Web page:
Several months before we left for Mexico I decided I should try to learn some Spanish. I knew I couldn’t become fluent in a few short months but I could at least pick up a few useful phrases and greetings. “Dónde está el baño, anyone?” I took Spanish in high school and remember almost nothing. I took it again in college where I managed to get a C, one of only two grades below a B earned in my tenure there. Undeterred by my past failings I downloaded DuoLingo and got busy. Armed with my new words I attempted to order tacos at a Milwaukee restaurant in Spanish, only to confound the waiters who apparently don’t understand bad Spanish with a Minnesotan accent; who knew? I tried it out on my beloved housekeepers whom I have been trying to befriend for years but without a shared language I barely knew. We shuffled along poorly but still, it was something! I was far from a Spanish speaker with my sad list of forty or so words but ready or not, the day came when my knowledge, such as it was, would really be tested.
It was only Day One of our
I think that learning someone else’s language is a form of respect. You honor them, even if your attempts are broken and silly and completely out of order. You show the other person that you are not there to make Mexico or Africa or Haiti into a Little America, but you are there to stand alongside them in their own journey, in their own country. It feels good when someone tries to understand your language, whether it’s spoken or unspoken. We all want to feel heard and known.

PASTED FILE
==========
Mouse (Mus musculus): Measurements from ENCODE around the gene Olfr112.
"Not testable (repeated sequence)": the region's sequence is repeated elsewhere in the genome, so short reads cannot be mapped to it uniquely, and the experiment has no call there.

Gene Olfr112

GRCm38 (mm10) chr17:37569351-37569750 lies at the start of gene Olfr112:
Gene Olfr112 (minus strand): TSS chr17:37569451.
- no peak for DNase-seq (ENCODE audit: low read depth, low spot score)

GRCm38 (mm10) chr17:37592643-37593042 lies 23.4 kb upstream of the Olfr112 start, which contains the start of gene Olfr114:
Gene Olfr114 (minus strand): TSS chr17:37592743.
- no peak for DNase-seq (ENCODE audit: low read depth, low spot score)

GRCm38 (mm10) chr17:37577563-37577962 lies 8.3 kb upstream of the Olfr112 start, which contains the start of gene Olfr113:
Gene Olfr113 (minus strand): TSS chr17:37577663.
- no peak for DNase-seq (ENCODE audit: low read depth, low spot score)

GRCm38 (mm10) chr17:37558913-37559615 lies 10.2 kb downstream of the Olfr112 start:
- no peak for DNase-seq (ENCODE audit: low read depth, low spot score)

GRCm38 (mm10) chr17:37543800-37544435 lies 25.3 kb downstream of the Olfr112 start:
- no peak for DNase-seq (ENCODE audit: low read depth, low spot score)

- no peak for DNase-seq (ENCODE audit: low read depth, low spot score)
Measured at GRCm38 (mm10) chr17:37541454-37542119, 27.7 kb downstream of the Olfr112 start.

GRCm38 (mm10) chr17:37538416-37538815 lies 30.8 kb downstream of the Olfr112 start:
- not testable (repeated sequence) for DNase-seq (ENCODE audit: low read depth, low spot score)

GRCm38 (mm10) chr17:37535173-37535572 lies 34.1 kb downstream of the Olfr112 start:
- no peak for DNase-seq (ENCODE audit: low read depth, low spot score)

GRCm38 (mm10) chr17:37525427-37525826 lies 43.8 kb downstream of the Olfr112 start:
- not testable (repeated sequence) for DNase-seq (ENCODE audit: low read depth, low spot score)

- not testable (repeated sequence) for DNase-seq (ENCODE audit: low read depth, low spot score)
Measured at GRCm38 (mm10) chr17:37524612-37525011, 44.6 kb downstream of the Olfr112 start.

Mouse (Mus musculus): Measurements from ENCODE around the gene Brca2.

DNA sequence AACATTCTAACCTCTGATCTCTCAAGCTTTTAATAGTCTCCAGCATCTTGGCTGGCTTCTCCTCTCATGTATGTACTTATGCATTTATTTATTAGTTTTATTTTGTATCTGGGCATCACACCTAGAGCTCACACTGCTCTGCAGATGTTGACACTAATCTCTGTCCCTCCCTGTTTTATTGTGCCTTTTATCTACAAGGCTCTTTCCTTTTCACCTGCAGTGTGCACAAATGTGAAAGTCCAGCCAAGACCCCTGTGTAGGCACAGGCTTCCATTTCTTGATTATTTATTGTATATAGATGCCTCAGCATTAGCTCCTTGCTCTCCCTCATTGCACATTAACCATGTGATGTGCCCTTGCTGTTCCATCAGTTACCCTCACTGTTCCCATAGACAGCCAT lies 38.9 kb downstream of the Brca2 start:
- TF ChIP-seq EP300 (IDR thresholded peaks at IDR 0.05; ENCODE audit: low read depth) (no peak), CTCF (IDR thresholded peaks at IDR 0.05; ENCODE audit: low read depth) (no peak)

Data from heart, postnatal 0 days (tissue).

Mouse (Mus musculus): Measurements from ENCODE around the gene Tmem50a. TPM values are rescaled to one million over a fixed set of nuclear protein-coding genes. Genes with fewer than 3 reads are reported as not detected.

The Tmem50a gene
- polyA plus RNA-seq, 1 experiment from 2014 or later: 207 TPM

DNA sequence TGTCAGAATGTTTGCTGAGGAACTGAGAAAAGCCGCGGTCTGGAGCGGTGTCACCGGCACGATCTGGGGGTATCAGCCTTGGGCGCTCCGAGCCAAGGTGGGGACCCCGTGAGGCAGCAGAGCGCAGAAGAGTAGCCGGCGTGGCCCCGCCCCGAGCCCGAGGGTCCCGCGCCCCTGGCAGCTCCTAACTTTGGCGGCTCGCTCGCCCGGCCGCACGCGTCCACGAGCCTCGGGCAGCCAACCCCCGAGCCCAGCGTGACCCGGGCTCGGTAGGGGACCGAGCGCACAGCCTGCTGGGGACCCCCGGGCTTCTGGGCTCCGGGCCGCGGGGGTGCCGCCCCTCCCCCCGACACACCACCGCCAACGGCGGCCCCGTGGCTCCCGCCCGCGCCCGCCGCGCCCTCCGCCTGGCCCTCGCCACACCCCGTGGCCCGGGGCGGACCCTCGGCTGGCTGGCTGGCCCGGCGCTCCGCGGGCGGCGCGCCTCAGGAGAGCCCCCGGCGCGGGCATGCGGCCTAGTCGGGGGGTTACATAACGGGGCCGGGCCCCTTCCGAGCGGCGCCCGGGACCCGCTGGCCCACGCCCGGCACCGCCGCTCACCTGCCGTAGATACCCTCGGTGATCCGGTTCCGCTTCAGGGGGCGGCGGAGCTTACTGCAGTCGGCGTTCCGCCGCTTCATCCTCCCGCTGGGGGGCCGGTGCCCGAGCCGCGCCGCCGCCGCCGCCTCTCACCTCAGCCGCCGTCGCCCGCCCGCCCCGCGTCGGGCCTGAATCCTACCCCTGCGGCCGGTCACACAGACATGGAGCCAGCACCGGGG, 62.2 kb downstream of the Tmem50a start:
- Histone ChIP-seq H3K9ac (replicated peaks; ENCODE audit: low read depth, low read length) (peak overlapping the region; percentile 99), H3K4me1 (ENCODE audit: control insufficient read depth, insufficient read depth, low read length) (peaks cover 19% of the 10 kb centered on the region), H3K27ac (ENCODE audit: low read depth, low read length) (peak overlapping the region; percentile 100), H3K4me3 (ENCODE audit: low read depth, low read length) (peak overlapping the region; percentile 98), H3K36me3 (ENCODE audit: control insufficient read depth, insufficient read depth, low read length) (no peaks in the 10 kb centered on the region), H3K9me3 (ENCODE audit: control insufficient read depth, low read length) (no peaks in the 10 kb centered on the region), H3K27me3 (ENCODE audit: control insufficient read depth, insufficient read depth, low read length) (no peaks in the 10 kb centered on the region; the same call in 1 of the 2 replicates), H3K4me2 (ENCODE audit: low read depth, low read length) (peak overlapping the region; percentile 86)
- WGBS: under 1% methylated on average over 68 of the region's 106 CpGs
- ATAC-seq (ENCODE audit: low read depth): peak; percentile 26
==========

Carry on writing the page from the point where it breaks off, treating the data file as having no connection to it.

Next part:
The day I met the Ochoa family, that wonderful family with ten children at the top of the steep hillside, had I not learned my little basket of Spanish words we would have simply said “hola” and gone our separate ways. I would not have come home with twelve new friends. They may have continued to feel isolated and alone and would not have found a new community in a local church (more on that later). Beautifully, we made a meaningful connection, starting with broken Spanish and flourishing through a translator, a translator app, Facebook’s multi-language interface and now hours of chatting through Messenger and texting using Google Translate.
I am so excited to build on my Spanish, to keep learning more about this family, to get back to Ensenada to visit them, get real-life hugs from them and most importantly, to have deeper conversations with them using my newly acquired language skills. It is a journey worth taking,
Yesterday, Roman, the Ochoa’s oldest son, told me to hug my husband and kids from him and from his family. I told him to hug his family, too, teasing that it will take a while to hug them all. He replied to me “Oh, no, solo reuniré
Click for the next chapter: Ensenada: Laughter is the universal language.